Tuesday, 20 May 2014

La piovra (1984-1999)

This is a great Italian series about the mafia.

In the first four seasons Michele Placido played commissarion Corrado Cattani. He is send to Palermo to deal with the mafia, but in the end it will cost him his family and even his life.

The mafia is called La piovra in this series, the octopus, because her tentacles stretch everywhere. It is an uneven battle for the police, everytime they think they can talk to somebody who will help the, the mafia beats them and usually murders that person. It also becomes clear how ‘normal’ people like solicitors and bankers and politicians are bound to the mafia.

In series 5 en 6 the leading role is taken over by Vittorio Mezzogiorno who plays Inpector Davide Licata. It must not have been easy to step into the shoes of Michele Placido, but he also did a great job. Other amazing actors were Patricia Millardet who played judge Silvia Conti and of course Remo Girone as banker Tano Carridi. Bruno Cremer played Espinoza and I never could see him in another role again.

I remember when I was young I watched this series with my mother when it was broadcasted on Dutch television. I did not see all of it and I did not understand all of it, I was too young for that, but I do remember the feeling of helplessness everytime the mafia won another fight.

Michele Placido as Corrado Cattani and Patricia Millardet as Silvia Conti
And yes, I named my cats after them!
A couple of years ago I found the entire series on dvd and this was the first series I bought. I knew I had to have it.
And despite the fact the first series is 30 years old, the acting, the excellent storylines and of course the music by Ennio Morricone makes La Piovra amazing to watch, every time again.

Monday, 19 May 2014

Mafia Republic, John Dickie

Since the 19th century there have been three criminal organizations in the south of Italy. On Sicily there was the mafia or the Cosa Nostra, in Naples there was the Camorra and in Calabria there was the ‘Ndrangheta. The word mafia is used here as a name for all three the organizations.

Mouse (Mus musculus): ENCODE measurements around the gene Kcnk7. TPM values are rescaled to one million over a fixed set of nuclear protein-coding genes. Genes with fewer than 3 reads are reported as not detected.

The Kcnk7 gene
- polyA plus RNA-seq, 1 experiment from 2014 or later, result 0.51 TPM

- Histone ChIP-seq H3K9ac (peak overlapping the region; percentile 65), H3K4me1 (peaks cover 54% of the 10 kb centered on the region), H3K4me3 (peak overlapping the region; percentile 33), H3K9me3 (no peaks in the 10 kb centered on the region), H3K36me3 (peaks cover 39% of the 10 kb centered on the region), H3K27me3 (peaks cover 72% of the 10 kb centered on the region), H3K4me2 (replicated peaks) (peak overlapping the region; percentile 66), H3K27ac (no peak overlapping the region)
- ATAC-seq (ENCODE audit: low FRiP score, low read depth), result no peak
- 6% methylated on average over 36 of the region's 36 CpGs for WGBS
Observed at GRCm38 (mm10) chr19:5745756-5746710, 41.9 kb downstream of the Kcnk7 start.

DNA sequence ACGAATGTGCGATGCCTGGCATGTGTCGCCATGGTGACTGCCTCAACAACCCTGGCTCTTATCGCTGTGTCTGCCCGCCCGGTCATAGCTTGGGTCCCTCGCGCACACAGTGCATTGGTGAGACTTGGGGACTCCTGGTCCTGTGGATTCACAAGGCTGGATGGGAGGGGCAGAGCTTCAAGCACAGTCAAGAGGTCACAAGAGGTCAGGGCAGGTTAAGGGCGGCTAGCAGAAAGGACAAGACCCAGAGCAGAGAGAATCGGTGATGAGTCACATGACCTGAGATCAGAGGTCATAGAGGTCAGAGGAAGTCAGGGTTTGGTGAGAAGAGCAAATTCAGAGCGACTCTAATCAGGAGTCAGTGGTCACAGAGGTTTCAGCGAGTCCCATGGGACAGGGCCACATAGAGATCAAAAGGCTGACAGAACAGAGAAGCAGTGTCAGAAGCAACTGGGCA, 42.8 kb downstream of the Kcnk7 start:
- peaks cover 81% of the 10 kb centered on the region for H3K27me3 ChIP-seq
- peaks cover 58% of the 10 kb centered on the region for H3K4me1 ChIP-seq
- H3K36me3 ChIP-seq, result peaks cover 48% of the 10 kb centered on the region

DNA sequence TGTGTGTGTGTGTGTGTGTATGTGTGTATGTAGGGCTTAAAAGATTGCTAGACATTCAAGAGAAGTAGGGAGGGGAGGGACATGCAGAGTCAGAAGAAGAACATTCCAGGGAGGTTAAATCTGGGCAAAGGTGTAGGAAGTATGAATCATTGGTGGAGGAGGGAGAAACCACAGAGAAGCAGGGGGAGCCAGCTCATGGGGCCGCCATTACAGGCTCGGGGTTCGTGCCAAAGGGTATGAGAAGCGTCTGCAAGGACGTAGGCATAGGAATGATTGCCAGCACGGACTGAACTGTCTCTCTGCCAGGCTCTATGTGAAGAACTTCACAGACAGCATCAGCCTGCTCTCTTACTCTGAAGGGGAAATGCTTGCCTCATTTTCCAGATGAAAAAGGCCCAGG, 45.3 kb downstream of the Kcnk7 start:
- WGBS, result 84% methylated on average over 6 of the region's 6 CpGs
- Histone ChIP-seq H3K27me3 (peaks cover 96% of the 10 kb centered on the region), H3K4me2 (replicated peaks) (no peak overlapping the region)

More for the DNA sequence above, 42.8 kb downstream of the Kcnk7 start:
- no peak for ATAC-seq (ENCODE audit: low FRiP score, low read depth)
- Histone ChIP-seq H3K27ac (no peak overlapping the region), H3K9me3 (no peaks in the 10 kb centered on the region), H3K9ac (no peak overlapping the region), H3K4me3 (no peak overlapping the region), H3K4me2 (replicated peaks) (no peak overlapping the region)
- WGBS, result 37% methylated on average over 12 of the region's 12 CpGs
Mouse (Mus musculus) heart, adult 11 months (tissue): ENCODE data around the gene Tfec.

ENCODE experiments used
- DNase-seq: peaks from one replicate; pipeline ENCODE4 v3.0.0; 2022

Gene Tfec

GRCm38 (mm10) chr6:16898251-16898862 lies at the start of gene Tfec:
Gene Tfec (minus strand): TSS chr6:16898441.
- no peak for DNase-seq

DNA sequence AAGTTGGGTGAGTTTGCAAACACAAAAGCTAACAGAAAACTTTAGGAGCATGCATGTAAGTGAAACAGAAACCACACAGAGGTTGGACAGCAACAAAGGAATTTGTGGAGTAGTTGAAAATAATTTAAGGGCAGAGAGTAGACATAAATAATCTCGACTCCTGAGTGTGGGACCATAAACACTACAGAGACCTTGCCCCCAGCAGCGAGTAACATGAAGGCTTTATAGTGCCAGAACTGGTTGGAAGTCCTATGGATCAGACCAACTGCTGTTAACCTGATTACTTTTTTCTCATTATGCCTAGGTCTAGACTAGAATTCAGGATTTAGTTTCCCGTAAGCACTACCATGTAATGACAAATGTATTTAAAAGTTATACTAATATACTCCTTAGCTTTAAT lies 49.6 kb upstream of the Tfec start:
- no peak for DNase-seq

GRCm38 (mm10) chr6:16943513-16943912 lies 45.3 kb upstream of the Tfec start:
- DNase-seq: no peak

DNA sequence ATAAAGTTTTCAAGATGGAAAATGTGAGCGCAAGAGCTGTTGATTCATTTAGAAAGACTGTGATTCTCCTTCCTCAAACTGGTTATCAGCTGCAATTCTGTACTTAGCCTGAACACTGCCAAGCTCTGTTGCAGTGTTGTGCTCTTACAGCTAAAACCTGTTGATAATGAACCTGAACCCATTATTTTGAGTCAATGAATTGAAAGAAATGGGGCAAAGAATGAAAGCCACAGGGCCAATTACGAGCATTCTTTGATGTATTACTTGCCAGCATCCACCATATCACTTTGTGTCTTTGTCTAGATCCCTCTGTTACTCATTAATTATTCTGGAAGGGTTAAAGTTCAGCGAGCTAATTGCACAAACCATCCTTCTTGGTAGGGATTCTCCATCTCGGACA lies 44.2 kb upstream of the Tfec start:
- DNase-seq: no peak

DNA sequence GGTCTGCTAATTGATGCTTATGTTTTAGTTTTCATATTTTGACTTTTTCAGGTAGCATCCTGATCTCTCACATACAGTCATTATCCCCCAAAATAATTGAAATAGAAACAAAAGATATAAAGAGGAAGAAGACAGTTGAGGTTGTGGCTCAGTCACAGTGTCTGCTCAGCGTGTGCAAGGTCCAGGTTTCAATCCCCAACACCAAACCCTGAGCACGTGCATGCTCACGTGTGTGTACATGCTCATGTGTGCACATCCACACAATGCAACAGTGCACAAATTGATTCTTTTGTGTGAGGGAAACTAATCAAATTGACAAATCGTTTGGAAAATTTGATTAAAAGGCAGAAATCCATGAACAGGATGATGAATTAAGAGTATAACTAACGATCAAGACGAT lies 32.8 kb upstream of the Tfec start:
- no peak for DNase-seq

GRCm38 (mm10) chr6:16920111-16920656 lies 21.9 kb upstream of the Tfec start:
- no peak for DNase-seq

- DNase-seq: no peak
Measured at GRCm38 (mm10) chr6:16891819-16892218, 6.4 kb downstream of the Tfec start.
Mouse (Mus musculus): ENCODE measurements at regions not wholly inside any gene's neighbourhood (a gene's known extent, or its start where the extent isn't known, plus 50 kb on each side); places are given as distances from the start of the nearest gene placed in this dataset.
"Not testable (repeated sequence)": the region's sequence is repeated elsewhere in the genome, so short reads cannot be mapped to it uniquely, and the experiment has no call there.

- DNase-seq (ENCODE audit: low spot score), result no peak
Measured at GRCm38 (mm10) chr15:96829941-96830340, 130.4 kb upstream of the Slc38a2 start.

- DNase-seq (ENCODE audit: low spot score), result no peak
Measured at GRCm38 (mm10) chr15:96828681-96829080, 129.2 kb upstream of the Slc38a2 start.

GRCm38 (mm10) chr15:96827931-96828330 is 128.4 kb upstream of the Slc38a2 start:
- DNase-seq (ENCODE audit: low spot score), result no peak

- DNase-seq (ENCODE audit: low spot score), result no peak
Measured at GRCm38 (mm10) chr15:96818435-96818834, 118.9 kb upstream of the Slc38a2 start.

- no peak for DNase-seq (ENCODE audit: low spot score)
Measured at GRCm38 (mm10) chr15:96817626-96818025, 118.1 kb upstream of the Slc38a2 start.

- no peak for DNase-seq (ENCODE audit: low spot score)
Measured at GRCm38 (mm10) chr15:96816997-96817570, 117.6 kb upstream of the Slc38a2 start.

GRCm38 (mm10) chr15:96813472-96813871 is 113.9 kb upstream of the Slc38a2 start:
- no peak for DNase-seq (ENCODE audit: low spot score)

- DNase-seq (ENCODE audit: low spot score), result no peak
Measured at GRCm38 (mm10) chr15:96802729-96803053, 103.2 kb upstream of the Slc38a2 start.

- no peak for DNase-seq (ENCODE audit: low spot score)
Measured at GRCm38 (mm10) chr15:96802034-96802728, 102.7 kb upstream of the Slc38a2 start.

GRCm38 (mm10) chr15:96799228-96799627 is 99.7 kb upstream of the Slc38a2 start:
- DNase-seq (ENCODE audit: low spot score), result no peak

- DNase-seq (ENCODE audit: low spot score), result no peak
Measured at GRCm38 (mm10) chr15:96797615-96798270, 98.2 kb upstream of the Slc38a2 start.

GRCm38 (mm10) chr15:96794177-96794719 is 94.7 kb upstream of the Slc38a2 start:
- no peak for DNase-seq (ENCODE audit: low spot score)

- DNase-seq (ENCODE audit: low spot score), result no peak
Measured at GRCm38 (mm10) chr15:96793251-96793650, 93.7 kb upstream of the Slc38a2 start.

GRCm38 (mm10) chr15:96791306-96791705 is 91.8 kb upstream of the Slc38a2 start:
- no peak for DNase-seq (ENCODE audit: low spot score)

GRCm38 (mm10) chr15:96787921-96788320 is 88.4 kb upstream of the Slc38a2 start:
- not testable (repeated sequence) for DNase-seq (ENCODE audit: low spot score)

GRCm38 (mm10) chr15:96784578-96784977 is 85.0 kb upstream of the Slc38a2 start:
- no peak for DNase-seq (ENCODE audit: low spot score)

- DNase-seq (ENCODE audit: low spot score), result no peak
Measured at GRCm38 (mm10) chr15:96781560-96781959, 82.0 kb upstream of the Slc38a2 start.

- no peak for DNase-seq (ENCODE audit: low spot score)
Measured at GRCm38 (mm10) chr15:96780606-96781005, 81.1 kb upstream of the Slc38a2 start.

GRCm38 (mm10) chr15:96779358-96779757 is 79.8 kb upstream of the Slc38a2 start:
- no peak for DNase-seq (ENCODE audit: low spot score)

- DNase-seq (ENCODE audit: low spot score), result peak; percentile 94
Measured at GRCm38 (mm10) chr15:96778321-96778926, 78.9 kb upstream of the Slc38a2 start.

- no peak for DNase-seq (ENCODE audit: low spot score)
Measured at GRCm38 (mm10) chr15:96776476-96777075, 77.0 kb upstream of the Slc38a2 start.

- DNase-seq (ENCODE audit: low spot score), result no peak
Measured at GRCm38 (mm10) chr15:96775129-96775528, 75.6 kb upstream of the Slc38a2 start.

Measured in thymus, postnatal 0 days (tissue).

The government could never really do something against these criminal organizations. Mussolini had big plans, but he also failed. His solution was to forbid the newspapers to write about the mafia, so the people had the idea it did not exist anymore.

When Italy became a republic in 1946, the mafia managed to use their invisibility and to tie itself to the politicians and the government.

In the years that followed the mafia became more visible again, and during the fifties people could no longer ignore that the mafia never really went away.

The mafia was involved in smuggling cigarettes (blondes), building fraud during the sixties, kidnappings and eventually the heroin trade in the seventies. Every time there was a new opportunity, the mafia adapted itself.
The Mafiosi also learned from each other, they traded secrets and it was not uncommon for a Mafioso to belong to two or even all three organizations.

The problem for the state and the police was that they did not really know how the different organizations worked. Only when there were some Mafiosi who made a deal with the police and told them how things worked, it became clearer.
Despite the evidence many politicians maintained that there was no such thing as the Mafia and they tried to delay or stop investigations. The ties the mafia had with the politicians came in handy.

Inside the mafia things were not always as they should be. On Sicily there was a war during the sixties, in Naples different Camorras fought with each other and in the seventies Totò Riina killed all his adversaries to become the leader of the Cosa Nostra.

He also tried to murder all his opponents outside the mafia, the brave men who tried to fight against the mafia, like Boris Guilliano, Cesare Terranova, Pio la Torra, Dalla Chiesa, Ninni Casserà, Giovanni Falcone and Paolo Borsellino.

In the years after 1992 it became clear many politicians are tired of the mafia and they try to ignore it, while the mafia is reaching out to other countries. The mafia is no longer an Italian problem, it has become a European problem.